- Words Liam Cattermole
East London drummer turned rapper Perry talks his musical firsts, mulling over the impact of Mary J. Blige, being starstruck by Solange and more.
Perry’s musical destiny was mapped out for him from an incredibly young age. Playing the pots and pans as a toddler, before progressing onto the drums for a local church choir, as young as three rhythm flowed naturally through his veins. The east London-based artist has worked with everyone from Knucks to Not3s, becoming a trusted percussionist for some of Britain’s most beloved wordsmiths, across a range of genres.
Inspired by those around him, this year, Perry released his first project as a rapper, Chronicles of Slim. After visiting Bedford-Stuyvesant, the neighbourhood famous for cultivating Biggie Smalls’ slick rhymes and flow patterns, the self-professed experimentalist felt compelled to write lyrics of his own. Creating an A-Team of close collaborators to bring the debut EP to fruition, across five tracks, Perry laces jazz, R&B and gospel around his distinct alt-hip-hop sound.
‘Rafa’ is certainly a highlight. Not only does it feature the infectious nonchalance of Knucks, but revered keyboardist Charlie Stacey unites with esteemed saxophonist Venna and south east London producer Emil for a shapeshifting instrumental. Perry’s vocal idiosyncrasies shuffle across the beat, hitting you with one-liners like sucker punches to the chest.
With a refreshing rap style, which rebels against the tropes of modern hip-hop, Perry is someone to keep a close eye on going into the new year. Signing to Out Deh Records, the multifaceted artist looks set to continue his winning streak, releasing unclassifiable singles and projects and featuring some of the country’s most exciting musicians along the way.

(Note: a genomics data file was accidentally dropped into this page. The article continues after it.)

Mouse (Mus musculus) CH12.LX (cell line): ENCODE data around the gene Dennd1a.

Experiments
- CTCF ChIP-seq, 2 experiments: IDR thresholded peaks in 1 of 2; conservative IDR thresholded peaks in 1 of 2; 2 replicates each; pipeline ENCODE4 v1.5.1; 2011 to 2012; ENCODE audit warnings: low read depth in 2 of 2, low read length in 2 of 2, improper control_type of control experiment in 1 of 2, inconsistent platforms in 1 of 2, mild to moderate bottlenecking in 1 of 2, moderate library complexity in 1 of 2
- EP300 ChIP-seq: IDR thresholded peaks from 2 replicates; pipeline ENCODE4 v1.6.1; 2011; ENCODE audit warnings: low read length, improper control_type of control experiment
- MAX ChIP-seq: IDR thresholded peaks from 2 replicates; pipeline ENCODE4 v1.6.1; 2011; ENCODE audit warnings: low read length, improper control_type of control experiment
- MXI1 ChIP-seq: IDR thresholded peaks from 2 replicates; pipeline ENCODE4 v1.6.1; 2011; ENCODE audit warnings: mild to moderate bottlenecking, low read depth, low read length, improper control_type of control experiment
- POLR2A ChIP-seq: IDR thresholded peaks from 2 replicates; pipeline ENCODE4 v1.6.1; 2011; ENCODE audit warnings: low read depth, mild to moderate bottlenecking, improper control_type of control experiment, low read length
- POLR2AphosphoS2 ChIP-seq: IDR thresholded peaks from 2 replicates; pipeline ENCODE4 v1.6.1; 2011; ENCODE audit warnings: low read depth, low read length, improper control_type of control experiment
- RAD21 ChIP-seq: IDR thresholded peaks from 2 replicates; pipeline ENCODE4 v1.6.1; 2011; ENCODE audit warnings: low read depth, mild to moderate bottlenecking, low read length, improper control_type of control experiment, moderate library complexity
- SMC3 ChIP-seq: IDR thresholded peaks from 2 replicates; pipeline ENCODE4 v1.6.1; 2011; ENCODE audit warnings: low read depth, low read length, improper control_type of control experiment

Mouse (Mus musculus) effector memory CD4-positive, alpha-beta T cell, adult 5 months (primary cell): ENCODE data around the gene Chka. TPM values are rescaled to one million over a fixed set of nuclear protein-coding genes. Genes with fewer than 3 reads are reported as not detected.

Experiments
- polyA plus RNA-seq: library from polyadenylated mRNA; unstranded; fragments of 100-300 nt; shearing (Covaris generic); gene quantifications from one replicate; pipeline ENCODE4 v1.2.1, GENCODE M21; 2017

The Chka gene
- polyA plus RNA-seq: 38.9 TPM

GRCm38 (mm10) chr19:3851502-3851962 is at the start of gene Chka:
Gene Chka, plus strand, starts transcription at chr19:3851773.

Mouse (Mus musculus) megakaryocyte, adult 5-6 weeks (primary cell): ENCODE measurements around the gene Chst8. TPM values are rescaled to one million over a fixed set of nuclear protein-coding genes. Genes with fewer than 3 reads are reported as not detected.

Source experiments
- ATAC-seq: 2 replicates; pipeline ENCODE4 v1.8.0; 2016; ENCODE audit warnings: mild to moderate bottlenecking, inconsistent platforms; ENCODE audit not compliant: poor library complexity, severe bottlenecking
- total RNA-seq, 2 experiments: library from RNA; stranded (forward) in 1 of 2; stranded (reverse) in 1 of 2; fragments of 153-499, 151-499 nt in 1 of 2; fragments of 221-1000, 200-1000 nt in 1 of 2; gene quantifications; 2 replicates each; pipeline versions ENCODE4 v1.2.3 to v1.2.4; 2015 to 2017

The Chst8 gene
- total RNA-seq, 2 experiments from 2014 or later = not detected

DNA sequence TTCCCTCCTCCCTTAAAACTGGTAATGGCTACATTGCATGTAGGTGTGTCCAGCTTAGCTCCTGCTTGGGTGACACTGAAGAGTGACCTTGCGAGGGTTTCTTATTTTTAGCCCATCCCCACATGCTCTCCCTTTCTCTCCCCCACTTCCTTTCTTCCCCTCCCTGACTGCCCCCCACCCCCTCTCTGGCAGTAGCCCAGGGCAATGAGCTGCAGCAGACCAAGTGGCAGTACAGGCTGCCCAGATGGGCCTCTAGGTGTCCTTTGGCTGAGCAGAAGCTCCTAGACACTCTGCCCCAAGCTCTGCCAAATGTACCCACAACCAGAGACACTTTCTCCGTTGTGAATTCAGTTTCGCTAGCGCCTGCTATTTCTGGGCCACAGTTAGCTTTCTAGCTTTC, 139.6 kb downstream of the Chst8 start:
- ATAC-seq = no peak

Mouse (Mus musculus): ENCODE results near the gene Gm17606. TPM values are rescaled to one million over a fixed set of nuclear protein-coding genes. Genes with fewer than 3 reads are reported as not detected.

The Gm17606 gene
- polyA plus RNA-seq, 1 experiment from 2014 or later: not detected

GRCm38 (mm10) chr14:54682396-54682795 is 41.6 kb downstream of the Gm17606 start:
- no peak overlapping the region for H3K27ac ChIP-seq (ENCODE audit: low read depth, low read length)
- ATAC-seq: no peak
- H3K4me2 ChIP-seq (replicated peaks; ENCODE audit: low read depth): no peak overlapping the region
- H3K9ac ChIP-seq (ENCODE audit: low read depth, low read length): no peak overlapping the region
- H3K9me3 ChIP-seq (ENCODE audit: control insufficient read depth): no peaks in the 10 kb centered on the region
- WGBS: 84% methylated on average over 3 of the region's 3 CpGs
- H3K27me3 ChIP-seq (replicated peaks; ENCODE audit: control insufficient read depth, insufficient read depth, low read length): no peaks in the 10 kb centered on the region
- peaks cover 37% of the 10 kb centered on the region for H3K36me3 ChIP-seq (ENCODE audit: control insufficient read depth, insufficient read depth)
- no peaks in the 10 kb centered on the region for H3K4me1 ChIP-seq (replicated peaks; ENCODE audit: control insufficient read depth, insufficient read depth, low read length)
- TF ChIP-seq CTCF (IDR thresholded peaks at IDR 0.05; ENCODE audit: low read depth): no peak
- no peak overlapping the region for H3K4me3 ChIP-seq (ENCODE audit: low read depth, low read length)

Here, he talks his musical firsts, mulling over the impact of Mary J. Blige, being starstruck by Solange and more. Tap in below.
First song you ever made?
The first song that I recorded was ‘Luego Hasta’. It was an introduction to myself and it’s a jumpy tune.
First time you fell in love with music?
I couldn’t really tell you the first time because it always feels like it when you hear something new. From my days drumming at church to getting put on new music by my boys in college.
First CD or record you owned?
Mary J. Blige, The Breakthrough. She went in, still. She had GOAT’s like Raphael Saadiq on there. Yeah, Mary J. Blige knew what she was doing.
First time you realised you wanted to be an artist?
When I went to New York. I really got into the world of hip-hop and the foundations of what the art form is when I went to Bedford-Stuyvesant. Seeing where greats like Biggie grew up and places, where they would battle and shoot all their freestyles in person, was different.
First gig you went to?
I went down to see Fred Hammond when he came to London – one of the biggest pioneers in gospel music, hands down. That man can play the bass and sing with little effort. Seeing him play live really young shaped how I see music today.
First time you faced an obstacle in your career?
First instrument you owned?
First time you felt like giving up?
First time you felt starstruck?
First time you ticked off a bucket list goal?